The book is rated 4.25/5 at goodreads.com, from 221 ratings. See 40 reader reviews at: http://bit.ly/2DrOaIo.
Buy it or see reader reviews on amazon.com at: http://amzn.to/2CYKhte.

A politics book recommendation: Riot Days by Maria Alyokhina

A critic review (source Guardian) can be read at: http://bit.ly/2CZlJAl.
Riot Days could so easily have been a straightforward, from-the-horse’s-mouth confessional account of one of the most publicised political protests of recent years. Alyokhina takes on a far greater challenge: creating a text that is not just a reflection on a piece of art, but becomes one itself…
Book description from Google Books:
A Pussy Rioter’s riveting, hallucinatory account of her years in Russia’s criminal system and of finding power in the most powerless of situationsIn February 2012, after smuggling an electric guitar into Moscow’s iconic central cathedral, Maria Alyokhina and other members of the radical collective Pussy Riot performed a provocative “Punk Prayer,” taking on the Orthodox church and its support for Vladimir Putin’s authoritarian regime.For this, they were charged with “organized hooliganism” and were tried while confined in a cage and guarded by Rottweilers. That trial and Alyokhina’s subsequent imprisonment became an international cause. For Alyokhina, her two-year sentence launched a bitter struggle against the Russian prison system and an iron-willed refusal to be deprived of her humanity. Teeming with protests and police, witnesses and cellmates, informers and interrogators, Riot Days gives voice to Alyokhina’s insistence on the right to say no, whether to a prison guard or to the president. Ultimately, this insistence delivers unprecedented victories for prisoners’ rights.Evocative, wry, laser-sharp, and laconically funny, Alyokhina’s account is studded with song lyrics, legal transcripts, and excerpts from her jail diary—dispatches from a young woman who has faced tyranny and returned with the proof that against all odds even one person can force its retreat.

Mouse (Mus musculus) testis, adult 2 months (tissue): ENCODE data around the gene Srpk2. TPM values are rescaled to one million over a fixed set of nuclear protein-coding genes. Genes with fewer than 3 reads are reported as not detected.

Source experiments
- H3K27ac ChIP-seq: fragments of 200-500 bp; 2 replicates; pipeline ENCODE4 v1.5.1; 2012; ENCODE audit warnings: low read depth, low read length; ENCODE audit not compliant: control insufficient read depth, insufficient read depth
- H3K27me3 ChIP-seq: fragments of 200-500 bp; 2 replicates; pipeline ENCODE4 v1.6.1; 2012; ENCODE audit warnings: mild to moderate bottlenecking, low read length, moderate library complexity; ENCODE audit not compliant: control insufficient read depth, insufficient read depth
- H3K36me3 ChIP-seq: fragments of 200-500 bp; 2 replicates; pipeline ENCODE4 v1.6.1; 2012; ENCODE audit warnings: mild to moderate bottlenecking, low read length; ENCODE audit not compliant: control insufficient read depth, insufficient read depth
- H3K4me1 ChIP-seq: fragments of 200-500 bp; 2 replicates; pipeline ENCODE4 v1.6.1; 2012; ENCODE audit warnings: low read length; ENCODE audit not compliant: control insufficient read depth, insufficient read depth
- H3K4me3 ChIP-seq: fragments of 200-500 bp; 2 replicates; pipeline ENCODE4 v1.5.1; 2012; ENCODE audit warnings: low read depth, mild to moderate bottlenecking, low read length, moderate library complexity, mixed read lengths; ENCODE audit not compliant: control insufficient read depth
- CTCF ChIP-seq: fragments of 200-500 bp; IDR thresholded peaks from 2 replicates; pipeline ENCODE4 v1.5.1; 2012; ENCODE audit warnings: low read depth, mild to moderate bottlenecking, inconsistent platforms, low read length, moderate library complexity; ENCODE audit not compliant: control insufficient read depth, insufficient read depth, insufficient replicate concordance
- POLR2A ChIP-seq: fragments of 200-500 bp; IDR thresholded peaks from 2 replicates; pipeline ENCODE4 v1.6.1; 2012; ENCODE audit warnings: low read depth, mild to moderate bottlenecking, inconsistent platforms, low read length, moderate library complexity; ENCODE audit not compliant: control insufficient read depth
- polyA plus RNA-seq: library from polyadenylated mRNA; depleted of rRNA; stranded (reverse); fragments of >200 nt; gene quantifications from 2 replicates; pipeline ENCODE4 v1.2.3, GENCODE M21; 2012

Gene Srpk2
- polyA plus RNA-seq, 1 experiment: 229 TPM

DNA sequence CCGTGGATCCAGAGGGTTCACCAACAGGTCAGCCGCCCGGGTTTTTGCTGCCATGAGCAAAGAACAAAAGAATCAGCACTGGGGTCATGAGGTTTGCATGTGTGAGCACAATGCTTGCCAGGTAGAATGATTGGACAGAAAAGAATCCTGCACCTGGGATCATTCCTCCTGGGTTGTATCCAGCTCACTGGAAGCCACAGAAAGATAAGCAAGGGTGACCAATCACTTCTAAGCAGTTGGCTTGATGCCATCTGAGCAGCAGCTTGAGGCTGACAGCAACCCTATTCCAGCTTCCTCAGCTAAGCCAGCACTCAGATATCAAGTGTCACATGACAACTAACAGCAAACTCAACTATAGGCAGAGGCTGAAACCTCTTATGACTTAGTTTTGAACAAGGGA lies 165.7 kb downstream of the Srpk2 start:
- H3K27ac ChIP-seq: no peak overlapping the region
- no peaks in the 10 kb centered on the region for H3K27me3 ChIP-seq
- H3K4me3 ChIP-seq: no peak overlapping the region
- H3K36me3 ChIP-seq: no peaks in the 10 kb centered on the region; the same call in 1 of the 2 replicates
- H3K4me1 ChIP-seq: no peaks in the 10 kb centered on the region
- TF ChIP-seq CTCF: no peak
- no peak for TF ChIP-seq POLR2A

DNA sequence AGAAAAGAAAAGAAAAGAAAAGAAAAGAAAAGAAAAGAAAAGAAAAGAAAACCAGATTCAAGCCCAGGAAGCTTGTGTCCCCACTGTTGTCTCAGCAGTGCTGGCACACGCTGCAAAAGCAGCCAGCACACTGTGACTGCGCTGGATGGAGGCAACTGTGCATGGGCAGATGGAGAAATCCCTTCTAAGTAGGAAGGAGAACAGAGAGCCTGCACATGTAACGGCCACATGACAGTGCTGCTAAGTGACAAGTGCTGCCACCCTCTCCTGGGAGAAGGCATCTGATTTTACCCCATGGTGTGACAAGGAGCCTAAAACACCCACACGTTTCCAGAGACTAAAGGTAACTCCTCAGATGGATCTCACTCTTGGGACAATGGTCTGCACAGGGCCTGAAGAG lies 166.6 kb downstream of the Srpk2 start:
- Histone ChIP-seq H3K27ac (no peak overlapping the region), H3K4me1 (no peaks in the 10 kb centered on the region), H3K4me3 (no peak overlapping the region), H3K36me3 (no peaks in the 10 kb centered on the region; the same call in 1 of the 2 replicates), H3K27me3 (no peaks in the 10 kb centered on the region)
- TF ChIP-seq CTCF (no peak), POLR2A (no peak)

The book is rated 4.03/5 at goodreads.com, from 203 ratings. See 68 reader reviews at: http://bit.ly/2D0HHmt.
Buy it or see reader reviews on amazon.com at: http://amzn.to/2DvDWqj.

A politics book recommendation: New People by Danzy Senna

A critic review (source NY Times) can be read at: http://nyti.ms/2Cs3nrw.
There is no easy consolation in “New People.” But in its insistence on being read on its own terms, its commitment to complexity, it does something better than describe freedom. It enacts it.
Book description from Google Books: